With this in mind, as a society, we must find new metrics for measuring knowledge, growth and whatever we call success. Gatekeepers in our education system will need to move away from focusing on memorization as a way of testing knowledge (with memorization, I refer to what some of us understand more as la cram la pour).

Harnessing your attention helps you keep your mental balance, it supports your decision to keep learning, know yourself at a deeper level and to keep reinventing yourself. Because you will need to do a whole lot of that in the future.

Many young people in this room will likely gain experiences across several careers in the span of your lifetime, what may help you thrive most will likely be how skillful you can harness both your emotions and your attention.

Focus your emotional energy at being the best version of yourself. Understand human nature – without the interference of culture and other societal constructs. You have to give yourself permission to fully embrace your humanity, the frailties and simple complexities that come with being human.

If you ask me what I consider the most important skill as we prepare for the future of humanity, I’ll tell you this: it’s your ability to harness your emotions and attention and reinvent yourself regardless of what situation you are.

Once these twin skills are cultivated, they can serve as a foundation for other skills we talk about – like digital skills, coding skills, analytical skills, new language skills and several others that will conspire to make life worth living. You will need your mental and emotional balance more than you may imagine in the years ahead.

Categories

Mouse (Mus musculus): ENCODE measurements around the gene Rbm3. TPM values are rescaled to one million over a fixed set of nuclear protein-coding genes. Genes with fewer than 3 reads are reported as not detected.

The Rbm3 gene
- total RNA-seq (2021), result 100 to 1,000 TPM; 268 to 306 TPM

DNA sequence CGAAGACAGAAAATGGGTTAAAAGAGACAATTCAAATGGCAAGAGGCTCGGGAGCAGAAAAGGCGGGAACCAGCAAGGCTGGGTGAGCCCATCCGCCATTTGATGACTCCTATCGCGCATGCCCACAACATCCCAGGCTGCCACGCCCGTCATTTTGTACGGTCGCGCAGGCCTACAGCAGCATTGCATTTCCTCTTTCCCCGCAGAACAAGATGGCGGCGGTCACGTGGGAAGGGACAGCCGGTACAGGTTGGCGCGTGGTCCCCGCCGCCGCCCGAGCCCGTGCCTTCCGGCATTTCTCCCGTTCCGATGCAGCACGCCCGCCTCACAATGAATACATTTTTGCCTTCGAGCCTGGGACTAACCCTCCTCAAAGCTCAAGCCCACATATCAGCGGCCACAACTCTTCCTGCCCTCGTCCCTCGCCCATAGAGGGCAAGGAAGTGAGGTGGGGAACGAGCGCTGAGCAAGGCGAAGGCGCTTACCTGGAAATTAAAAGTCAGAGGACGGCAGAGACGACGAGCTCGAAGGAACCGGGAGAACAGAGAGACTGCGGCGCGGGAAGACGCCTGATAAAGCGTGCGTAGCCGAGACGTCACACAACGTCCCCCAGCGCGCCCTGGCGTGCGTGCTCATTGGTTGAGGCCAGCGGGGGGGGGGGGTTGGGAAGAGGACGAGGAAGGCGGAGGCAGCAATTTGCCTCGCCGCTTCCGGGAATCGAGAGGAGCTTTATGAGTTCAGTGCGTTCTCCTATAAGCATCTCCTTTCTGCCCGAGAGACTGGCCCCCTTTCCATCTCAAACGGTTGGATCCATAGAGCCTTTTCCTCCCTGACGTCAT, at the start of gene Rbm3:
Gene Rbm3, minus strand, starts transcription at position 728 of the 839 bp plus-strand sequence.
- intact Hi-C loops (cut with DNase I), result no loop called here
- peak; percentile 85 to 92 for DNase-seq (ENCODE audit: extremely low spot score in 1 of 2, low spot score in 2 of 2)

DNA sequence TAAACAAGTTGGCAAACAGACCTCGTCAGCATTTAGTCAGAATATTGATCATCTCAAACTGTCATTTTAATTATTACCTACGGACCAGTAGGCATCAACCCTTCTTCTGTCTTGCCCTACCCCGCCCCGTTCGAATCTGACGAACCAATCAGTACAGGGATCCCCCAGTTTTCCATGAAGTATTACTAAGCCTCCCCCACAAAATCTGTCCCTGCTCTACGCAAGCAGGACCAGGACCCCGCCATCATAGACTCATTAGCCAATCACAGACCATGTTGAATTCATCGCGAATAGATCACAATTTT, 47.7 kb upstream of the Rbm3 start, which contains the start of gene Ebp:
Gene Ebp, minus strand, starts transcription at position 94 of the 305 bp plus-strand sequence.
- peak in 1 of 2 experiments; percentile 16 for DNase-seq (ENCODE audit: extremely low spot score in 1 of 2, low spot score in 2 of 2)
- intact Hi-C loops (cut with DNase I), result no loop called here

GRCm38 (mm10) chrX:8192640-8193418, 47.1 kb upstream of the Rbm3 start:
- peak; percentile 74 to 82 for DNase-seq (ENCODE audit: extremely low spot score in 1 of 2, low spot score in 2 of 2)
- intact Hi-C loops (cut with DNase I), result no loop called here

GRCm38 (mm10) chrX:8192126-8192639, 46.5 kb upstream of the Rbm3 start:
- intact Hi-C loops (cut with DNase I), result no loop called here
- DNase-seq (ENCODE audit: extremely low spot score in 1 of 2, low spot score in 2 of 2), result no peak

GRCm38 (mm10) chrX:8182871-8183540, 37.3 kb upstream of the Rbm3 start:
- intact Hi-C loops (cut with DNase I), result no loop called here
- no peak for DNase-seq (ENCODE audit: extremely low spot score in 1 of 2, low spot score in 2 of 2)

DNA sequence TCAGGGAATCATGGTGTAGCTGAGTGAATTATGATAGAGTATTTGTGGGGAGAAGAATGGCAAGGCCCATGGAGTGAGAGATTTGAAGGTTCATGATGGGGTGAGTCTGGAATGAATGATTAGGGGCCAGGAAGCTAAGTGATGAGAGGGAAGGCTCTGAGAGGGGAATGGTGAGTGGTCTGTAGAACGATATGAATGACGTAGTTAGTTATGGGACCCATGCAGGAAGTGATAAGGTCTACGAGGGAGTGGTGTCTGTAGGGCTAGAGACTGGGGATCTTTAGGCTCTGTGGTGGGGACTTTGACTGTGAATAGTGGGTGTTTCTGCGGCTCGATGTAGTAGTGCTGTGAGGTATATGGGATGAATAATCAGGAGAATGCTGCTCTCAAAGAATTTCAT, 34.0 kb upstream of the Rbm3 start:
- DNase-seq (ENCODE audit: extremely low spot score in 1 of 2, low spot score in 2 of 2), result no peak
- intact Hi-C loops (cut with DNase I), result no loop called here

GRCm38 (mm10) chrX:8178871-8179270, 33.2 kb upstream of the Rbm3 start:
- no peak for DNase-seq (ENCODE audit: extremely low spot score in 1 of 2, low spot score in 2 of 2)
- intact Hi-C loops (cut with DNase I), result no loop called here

Thought

What you don’t want

Sometime in August 2019, I found myself thinking of the person I am becoming.

I caught myself in this thought and stopped. I have done this before; defining what I want, who I want to be, and what gifts I want to share with the world with love and care and a cheerful heart at due seasons.

“I needed to also write who I don’t want to be”, I reasoned.

I don’t want to be that human, who at eighty is old, broken and bitter. I don’t want to be that person who shrinks away from his inner depth in fear. Or that person who breeds contempt, who nurses eternal grievances or who shuts his heart to the world – and himself.

I don’t want to be the human who has things that he didn’t do because he entertained the fear of the unknown, or of scorn, or of failure. Or the human who has an idea of what a secured ego is, and strive tirelessly to feed the needs of this ego ideal.

I don’t want to be that human who chooses self-preoccupation over the other things that matter; deep-rooted relationships, trustworthy communities, and flourishing societies. I don’t want to be too busy to love, too distracted to listen, too entitled to practice the trio of wonder, and gratitude and forgiveness, or too overwhelmed with motion to embrace stillness.

And when I falter, as human beings do, I don’t want to be the human who ignores his frailties or doesn’t empathize with himself, forgive himself and learn from that and every experience.

I don’t need to be that human who waits till he is eighty to assess the things above when he can do that today, and now. Neither should you.

You know what you want.

How about what you don’t want?

Categories
Thought

The Gift of Nature and History

Our definition of what values define us is best integral to the order of nature – helping us learn how nature cleans itself, heals itself, transforms itself, patiently. A friend once reminded me to learn from nature. “Her secret is patience”, he concluded.

I am learning that, most times, the best thing to do is to slow down to embrace a deeper knowing and listen to each other and the natural rhythm around us.